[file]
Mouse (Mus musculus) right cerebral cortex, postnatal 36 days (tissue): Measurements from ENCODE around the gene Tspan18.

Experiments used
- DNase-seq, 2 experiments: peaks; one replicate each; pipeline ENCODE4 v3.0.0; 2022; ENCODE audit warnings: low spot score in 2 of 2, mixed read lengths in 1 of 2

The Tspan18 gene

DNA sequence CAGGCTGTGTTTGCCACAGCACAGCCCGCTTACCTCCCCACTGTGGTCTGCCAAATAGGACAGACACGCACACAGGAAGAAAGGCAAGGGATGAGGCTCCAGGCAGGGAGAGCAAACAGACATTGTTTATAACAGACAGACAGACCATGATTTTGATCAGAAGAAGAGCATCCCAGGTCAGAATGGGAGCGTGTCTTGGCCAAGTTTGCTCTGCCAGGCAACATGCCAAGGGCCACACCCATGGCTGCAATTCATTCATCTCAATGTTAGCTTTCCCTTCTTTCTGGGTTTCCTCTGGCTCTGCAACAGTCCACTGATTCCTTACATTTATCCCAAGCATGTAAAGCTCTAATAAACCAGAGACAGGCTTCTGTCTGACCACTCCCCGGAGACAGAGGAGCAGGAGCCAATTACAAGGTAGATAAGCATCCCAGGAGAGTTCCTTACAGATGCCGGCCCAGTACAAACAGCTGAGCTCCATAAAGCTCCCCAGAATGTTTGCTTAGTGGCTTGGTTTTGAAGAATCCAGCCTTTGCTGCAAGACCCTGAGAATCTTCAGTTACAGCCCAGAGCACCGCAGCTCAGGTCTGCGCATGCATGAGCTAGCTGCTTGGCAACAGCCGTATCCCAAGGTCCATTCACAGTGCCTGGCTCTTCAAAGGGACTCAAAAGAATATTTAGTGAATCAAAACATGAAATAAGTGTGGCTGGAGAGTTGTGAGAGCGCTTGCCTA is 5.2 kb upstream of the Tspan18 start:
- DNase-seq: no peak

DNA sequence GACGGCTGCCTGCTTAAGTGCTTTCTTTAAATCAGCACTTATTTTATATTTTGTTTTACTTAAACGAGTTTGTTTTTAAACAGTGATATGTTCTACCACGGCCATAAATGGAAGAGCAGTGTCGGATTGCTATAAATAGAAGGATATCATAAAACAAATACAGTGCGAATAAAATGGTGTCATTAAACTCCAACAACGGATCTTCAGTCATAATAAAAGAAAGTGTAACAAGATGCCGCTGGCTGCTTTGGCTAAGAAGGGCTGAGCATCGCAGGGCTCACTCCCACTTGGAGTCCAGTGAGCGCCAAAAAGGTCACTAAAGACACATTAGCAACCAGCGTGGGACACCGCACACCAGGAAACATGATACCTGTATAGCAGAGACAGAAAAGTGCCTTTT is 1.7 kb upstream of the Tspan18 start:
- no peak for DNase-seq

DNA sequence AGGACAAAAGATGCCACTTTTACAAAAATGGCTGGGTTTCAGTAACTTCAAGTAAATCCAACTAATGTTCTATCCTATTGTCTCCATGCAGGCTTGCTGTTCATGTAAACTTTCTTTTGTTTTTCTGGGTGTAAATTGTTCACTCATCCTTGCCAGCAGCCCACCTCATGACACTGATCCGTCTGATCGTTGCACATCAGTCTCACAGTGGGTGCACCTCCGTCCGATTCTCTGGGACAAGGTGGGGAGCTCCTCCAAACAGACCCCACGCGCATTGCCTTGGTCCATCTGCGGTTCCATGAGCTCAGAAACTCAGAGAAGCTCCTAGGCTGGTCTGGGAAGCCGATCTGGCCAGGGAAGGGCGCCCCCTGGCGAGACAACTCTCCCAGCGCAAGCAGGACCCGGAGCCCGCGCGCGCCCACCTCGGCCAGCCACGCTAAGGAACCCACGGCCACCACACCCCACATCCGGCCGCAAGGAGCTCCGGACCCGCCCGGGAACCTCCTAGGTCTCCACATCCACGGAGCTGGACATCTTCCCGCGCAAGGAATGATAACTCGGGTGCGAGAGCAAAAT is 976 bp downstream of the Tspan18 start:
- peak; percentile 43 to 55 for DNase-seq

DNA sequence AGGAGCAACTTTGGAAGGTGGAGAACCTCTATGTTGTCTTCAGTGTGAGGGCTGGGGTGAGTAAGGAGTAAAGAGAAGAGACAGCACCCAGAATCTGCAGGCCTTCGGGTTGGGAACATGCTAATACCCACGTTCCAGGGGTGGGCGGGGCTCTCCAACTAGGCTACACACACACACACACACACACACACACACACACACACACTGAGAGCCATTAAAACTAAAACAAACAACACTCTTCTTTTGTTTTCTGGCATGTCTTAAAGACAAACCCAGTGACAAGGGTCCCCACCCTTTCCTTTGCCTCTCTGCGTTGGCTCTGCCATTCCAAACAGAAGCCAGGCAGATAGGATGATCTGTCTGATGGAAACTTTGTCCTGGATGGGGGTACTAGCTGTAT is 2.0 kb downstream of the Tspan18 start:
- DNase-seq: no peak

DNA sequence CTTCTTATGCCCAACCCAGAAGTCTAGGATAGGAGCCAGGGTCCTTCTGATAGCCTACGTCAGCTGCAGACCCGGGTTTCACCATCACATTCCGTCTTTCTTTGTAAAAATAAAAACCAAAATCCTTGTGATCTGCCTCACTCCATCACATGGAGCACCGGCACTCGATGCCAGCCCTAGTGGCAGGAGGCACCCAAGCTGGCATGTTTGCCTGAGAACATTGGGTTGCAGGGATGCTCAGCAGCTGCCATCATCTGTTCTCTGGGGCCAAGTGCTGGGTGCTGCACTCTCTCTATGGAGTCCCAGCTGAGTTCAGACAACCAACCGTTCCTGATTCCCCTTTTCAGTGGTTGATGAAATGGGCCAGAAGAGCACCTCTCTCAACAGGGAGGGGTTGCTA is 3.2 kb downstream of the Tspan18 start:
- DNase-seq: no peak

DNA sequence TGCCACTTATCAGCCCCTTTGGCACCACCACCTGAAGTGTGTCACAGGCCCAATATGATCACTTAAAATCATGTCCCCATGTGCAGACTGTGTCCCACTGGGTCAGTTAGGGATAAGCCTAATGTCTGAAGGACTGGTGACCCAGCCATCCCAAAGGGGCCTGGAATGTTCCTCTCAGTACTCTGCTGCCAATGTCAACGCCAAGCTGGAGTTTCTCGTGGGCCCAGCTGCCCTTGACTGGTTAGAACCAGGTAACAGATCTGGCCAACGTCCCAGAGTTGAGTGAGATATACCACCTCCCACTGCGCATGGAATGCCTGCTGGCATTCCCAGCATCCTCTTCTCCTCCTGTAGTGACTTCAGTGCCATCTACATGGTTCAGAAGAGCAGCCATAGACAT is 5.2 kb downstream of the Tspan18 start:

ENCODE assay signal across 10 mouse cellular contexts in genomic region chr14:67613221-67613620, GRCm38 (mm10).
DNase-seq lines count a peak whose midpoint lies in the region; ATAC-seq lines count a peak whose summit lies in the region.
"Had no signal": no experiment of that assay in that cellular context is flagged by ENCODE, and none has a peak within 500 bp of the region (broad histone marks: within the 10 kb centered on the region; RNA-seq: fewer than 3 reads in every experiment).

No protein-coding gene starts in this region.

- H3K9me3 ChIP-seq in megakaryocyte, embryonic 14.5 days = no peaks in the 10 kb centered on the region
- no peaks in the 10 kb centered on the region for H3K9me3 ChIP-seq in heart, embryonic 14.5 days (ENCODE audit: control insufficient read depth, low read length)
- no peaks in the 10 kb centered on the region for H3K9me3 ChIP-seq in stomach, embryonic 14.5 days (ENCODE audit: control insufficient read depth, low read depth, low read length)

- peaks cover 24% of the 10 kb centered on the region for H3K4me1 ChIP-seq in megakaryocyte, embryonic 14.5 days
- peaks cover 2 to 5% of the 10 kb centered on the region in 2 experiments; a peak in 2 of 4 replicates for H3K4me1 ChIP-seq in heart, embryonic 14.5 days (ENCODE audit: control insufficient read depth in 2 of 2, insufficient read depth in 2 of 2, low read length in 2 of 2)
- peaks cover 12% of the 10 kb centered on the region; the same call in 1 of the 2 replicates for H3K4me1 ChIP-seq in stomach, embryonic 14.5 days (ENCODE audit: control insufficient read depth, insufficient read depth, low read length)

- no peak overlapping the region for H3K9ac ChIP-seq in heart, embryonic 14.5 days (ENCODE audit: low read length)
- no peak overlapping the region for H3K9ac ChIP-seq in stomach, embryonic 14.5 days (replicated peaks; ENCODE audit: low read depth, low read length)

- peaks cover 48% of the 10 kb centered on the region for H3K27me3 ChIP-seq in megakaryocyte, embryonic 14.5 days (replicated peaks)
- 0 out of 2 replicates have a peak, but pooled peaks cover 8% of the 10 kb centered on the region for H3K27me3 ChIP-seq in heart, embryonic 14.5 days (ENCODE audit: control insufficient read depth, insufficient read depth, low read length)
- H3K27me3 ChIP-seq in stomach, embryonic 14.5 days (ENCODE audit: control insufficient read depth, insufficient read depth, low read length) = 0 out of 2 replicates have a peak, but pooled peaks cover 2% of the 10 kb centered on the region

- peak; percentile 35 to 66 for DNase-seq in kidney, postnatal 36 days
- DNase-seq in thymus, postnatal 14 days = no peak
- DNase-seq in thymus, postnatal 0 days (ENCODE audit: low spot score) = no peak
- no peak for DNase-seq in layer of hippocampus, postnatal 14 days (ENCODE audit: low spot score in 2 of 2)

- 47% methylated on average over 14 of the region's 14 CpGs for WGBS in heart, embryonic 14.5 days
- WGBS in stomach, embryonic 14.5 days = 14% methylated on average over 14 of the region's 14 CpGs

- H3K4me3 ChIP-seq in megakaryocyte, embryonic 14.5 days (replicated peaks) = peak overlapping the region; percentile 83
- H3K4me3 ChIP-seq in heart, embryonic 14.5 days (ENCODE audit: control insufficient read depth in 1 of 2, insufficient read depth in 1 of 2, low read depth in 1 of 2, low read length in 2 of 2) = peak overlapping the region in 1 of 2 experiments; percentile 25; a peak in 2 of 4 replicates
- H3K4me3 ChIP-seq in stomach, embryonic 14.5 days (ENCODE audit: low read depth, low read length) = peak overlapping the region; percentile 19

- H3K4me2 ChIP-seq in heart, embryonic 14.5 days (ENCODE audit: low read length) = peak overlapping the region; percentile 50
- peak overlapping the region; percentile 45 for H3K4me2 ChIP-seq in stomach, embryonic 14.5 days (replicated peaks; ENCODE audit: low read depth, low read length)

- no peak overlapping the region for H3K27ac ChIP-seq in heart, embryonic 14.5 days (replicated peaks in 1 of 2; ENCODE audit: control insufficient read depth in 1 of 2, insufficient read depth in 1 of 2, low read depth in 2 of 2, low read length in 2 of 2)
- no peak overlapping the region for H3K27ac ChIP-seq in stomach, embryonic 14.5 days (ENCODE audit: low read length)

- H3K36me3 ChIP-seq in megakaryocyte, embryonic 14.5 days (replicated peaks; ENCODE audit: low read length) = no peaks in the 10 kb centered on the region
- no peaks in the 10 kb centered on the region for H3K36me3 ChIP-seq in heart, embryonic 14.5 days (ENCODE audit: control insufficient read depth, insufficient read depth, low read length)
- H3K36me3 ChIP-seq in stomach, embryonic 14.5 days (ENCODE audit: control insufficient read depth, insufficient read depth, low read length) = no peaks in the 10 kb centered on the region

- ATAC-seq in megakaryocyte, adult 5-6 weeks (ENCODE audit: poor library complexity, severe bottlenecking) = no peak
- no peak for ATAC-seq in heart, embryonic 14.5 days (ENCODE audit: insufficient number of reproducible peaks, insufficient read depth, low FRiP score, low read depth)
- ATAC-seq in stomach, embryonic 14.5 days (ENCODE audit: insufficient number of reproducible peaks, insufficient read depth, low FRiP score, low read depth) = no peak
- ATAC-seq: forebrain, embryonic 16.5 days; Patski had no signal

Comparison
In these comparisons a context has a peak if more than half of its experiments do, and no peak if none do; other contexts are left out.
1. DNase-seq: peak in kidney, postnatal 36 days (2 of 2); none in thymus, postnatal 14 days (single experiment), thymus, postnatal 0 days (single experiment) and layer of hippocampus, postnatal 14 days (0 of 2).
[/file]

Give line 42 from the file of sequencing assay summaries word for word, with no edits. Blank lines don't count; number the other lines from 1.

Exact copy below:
- no peak overlapping the region for H3K27ac ChIP-seq in heart, embryonic 14.5 days (replicated peaks in 1 of 2; ENCODE audit: control insufficient read depth in 1 of 2, insufficient read depth in 1 of 2, low read depth in 2 of 2, low read length in 2 of 2)